Tyrann Mathieu‘s dismissal leaves the LSU Tigers secondary in a bit of a lurch on the field but the larger and obviously more important question to those commenting on it, is what the hell to do with polls and preseason All-American lists and Heisman prognostications? Did the Honey Badger consider any of that when he purportedly failed a third drug test? Probably not, but for a player who gained fame in the Twitterverse by getting the mindless national writers to retweet his every thought — or those found in Google under “inspirational quotes” — perhaps the world view narrowed in the last year.
Prior to his fantastic, though a bit overdone, 2011 season, Mathieu was an enigma and by no means, an assured star. He filled in nicely as a nickel back for the Tigers in 2010 and stepped into the starting lineup when Patrick Peterson left early for the NFL. Interceptions, forced fumbles and tackles a plenty followed along with the perils of media attention that hounds a new mega-talent with a catchy moniker. In reality, the Honey Badger simply carried on with replicating the stats of his LSU predecessors in the secondary, a unit that continually produces first-round picks like they’re plucked in Baton Rouge bushels.
His partner at corner, Morris Claiborne drew less headlines and fewer chances like so many elite defensive backs. The fifth overall selection by the Dallas Cowboys in 2012, Claiborne was the lock-down defender Jerry Jones searched for while Mathieu represented the type of player, on and off the field, the owner had salivated over in the past.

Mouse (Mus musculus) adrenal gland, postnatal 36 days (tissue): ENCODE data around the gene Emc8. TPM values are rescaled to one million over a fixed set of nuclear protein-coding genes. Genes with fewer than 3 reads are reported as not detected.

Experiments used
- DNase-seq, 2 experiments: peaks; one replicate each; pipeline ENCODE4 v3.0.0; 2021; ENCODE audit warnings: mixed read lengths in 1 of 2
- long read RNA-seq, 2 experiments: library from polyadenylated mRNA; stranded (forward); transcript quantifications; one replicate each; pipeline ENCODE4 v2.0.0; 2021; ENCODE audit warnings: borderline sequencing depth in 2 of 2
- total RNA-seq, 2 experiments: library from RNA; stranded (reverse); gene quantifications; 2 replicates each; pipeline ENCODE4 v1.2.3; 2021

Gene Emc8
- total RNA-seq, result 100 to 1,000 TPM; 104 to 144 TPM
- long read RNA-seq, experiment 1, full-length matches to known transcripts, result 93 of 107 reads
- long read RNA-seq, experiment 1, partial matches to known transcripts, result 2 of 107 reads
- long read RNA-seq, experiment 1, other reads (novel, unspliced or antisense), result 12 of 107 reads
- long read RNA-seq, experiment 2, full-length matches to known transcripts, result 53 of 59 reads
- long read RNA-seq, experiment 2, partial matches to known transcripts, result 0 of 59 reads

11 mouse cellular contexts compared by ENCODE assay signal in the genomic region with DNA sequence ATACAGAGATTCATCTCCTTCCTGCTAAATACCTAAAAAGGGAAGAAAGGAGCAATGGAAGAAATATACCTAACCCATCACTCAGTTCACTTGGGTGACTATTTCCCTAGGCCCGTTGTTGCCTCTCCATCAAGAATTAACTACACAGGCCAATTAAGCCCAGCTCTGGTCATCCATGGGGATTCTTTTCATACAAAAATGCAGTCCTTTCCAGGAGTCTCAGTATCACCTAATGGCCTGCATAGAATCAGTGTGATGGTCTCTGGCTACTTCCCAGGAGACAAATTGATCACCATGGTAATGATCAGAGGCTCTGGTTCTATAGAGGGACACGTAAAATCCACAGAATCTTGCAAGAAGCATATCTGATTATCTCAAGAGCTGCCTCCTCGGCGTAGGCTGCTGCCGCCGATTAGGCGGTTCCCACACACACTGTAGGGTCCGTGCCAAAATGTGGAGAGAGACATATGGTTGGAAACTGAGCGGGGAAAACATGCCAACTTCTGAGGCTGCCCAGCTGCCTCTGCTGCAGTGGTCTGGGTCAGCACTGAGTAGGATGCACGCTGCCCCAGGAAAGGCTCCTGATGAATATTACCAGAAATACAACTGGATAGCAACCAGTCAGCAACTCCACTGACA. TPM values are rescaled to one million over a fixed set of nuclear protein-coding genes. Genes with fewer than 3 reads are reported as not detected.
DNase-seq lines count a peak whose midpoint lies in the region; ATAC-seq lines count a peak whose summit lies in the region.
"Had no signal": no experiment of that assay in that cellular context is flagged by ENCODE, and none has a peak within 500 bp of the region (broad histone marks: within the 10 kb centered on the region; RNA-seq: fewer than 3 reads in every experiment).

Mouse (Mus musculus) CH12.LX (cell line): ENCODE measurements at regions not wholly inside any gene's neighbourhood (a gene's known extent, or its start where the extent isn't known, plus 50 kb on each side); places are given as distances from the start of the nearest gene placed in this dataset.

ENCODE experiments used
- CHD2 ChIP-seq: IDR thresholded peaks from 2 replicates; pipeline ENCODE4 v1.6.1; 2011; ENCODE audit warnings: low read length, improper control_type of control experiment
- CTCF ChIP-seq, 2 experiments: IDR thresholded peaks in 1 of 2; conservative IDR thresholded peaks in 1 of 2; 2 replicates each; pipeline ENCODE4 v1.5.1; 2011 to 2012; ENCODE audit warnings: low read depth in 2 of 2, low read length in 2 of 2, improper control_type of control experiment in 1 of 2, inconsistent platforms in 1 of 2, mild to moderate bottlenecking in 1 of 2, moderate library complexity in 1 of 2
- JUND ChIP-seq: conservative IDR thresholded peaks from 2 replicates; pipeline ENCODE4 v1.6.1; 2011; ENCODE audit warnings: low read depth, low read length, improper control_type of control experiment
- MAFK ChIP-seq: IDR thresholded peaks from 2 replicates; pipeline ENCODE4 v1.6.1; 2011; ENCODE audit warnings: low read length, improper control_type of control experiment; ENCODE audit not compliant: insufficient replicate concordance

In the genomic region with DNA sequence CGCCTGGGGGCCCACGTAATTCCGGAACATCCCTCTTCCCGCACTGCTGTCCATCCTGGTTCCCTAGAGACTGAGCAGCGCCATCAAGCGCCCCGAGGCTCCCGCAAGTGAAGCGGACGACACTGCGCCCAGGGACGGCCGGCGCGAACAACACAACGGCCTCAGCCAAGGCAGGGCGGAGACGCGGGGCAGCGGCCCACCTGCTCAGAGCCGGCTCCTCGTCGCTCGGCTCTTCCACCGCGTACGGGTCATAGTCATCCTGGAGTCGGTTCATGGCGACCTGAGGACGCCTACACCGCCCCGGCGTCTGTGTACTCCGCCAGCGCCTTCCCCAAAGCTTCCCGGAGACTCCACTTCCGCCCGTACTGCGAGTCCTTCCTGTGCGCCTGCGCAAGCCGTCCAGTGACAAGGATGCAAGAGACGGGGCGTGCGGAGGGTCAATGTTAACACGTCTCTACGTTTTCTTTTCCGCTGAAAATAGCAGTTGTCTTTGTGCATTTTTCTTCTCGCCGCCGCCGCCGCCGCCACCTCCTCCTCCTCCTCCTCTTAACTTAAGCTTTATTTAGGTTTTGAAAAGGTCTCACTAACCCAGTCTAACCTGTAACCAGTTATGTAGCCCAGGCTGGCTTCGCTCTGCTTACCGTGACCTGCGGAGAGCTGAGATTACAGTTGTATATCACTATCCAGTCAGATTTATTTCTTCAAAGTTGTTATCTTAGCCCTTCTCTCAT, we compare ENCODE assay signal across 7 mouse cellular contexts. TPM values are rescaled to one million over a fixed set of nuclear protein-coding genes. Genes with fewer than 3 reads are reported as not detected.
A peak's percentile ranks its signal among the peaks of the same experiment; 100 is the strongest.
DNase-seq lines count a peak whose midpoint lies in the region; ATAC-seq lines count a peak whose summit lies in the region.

Never one to mince his words online or with the media, Mathieu and his teammates couldn’t stop Alabama quarterback A.J. McCarron from tossing for 234 yards in the BCS National Championship and basically exploiting a strength — the Tigers’ stingy pass defense — with a perfect game plan. Had LSU completed an undefeated season with a second victory over the Crimson Tide, there’s no telling where the Honey Badger PR train might have careened.
He’d already earned a suspension against Auburn in 2011 for failing a second, university-mandated drug test. If another positive test provoked the dismissal and that seems reasonable, how exactly could Les Miles prevent a star player from understanding rules that don’t apply to athletes? Therein lies the issue facing so many of the major college head coaches, massaging egos of recruits to get them on your campus and then beating the diva tendencies out until they grow up.
Mathieu might not have asked for the attention but his online persona enjoyed it freely. In a vacuum, these are 18-22 year-old college students who make similarly stupid mistakes as their non-athlete counterparts. Collegiate sports aren’t a vacuum though. These are public figures, playing a voluntary game and agreeing to a set of rules that no matter your Klout score, have consequences.
From August 2011 to August 2012, Tyrann Mathieu shot to celebrity on Twitter and between the sidelines. If he’s eligible to play at an FCS school, there’s a better than average chance that his talent will carry him to the NFL. Is dismissal a speed bump for the Honey Badger or a burgeoning pattern?
In reconstructing his image, he’ll do so with much less fanfare than a Heisman contender in the SEC faces. If regaining acclaim is the motivating factor, this won’t be his final public demise. Should Mathieu seek solace on the field and mirror his ex-teammate Claiborne’s path, a renaissance awaits.
Which is it?